"MIDNIGHT SUN" — 2 stars — Patrick Schwarzenegger, Bella Thorne, Rob Riggle, Quinn Shephard, Nicholas Coombe; PG-13 (some teen partying and sensuality); in general release
Scott Speer's "Midnight Sun" is the story of a teenage girl with a rare skin condition who can't be exposed to the rays of the sun, yet finds love. If it sounds a little familiar, technically "Midnight Sun" is a remake of a 2006 Japanese film, but you're more likely thinking of last year's "Everything, Everything," about a different teenage shut-in who couldn't go outside … yet finds love.
"Midnight Sun's" protagonist is Katie (Bella Thorne). Her condition is called xeroderma pigmentosum, which is a real disorder, though it seems a little exaggerated here. Katie has lived alone with her father Jack (Rob Riggle) ever since her mother died, and her primary connection to the outside world is her best friend Morgan (Quinn Shephard).
Katie is an aspiring musician and periodically convinces her father to let her hang out at the local train station after sunset to play her guitar for loose change. It's here she meets Charlie (Patrick Schwarzenegger — yes, Arnold's son), the local boy she's watched through her tinted bedroom window for many, many years. Charlie has a backstory, too — he's a swimmer trying to get into Cal-Berkeley — but his primary job is to stare lovingly at Katie.
Katie and Charlie hit things off right away and jump headfirst into a nighttime-only relationship, though Katie neglects to tell Charlie about her condition. They go to a party, where Katie gets to experience underage drinking for the first time, and once things really get going, Charlie takes Katie to Seattle for a musical dream date.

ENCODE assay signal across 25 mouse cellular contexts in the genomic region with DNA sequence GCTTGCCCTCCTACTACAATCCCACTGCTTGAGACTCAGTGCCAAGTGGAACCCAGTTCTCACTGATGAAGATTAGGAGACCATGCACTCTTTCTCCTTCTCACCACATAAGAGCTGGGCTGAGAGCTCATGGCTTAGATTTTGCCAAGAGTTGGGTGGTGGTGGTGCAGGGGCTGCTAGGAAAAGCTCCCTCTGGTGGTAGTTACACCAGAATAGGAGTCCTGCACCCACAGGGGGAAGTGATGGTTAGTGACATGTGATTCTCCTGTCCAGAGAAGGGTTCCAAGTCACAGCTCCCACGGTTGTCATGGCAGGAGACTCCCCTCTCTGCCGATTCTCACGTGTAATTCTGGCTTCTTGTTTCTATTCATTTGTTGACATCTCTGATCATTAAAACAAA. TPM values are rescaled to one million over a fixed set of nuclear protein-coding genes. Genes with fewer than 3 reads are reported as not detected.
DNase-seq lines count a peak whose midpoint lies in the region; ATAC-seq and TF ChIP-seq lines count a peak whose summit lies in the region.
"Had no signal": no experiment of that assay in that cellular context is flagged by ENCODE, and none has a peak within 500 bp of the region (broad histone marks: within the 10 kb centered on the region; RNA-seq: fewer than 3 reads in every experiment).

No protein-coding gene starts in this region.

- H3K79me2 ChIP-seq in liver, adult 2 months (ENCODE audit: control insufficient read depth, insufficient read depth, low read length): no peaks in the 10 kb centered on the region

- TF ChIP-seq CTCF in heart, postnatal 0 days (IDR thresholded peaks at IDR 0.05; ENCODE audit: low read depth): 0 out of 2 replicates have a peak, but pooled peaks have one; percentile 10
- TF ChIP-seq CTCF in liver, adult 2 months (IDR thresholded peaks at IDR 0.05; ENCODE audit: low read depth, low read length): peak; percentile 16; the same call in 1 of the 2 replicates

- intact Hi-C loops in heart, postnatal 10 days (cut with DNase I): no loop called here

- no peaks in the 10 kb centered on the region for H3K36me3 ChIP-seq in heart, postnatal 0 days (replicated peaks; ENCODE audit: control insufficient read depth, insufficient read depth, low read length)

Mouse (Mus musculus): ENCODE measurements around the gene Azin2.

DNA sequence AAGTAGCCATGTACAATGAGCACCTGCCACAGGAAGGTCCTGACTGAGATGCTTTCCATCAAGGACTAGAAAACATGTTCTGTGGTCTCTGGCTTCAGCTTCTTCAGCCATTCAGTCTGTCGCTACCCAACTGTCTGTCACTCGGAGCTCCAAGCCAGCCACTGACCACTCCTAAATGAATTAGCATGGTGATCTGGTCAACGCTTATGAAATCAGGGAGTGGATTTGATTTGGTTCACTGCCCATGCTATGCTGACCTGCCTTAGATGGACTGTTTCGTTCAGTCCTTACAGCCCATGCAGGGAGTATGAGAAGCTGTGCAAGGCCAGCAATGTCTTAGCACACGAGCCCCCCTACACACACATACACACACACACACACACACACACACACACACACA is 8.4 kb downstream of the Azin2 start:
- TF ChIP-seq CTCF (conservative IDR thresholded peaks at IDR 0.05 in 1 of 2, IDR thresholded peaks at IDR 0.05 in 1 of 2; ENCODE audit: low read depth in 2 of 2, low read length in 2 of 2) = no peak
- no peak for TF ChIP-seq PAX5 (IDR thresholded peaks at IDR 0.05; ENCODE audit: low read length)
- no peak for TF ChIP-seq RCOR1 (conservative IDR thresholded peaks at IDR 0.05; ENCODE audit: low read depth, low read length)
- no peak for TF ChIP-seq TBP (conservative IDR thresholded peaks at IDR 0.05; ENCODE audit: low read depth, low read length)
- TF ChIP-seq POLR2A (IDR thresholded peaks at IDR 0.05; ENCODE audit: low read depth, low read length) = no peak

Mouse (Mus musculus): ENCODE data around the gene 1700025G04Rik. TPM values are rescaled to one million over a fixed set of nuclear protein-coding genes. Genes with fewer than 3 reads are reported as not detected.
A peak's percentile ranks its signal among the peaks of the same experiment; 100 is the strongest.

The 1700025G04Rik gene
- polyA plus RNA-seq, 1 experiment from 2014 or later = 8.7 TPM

Unfortunately the date lasts a little too long into the wee hours, and things take a tonal hard left turn as "Midnight Sun" goes from lighthearted romance to serious drama. Apparently Katie's condition is terminal, and from here Speer's film twists into the kind of melodramatic tear-jerker Nicholas Sparks has honed to assassinlike perfection over the last couple of decades.
It's really too bad because "Midnight Sun" has its moments. Once they settle in, Thorne and Schwarzenegger have some decent chemistry, and Riggle and Shephard are both fun in their supporting roles. (Morgan's own romantic subplot might have made for an entertaining double date with the leads, but oh well.)
The trouble is that the late-film seriousness makes it all the more difficult to forgive the film's foundation of implausibility, which might not have mattered so much if "Midnight Sun" could have maintained its earlier tone.
It seems highly unlikely, especially given that Morgan is such a social butterfly, that Katie would have spent her entire adolescence in near-anonymous isolation since presumably once the sun went down she should be free to attend parties or other perfectly routine kid activities. Yet Katie's encounters with Charlie feel like she's experiencing the outside world for the very first time. If we do allow for the isolation, we run into other issues, such as how Katie learned to swim before taking a late night dip with Charlie.
Then again, the target audience for "Midnight Sun" probably won't care too much about its flawed internal logic. This is a movie designed to get people to cry. It's just too bad it has to default to a heavy life-or-death plot twist to achieve a legitimate emotional connection.
"Midnight Sun" is rated PG-13 for some teen partying and sensuality; running time: 91 minutes.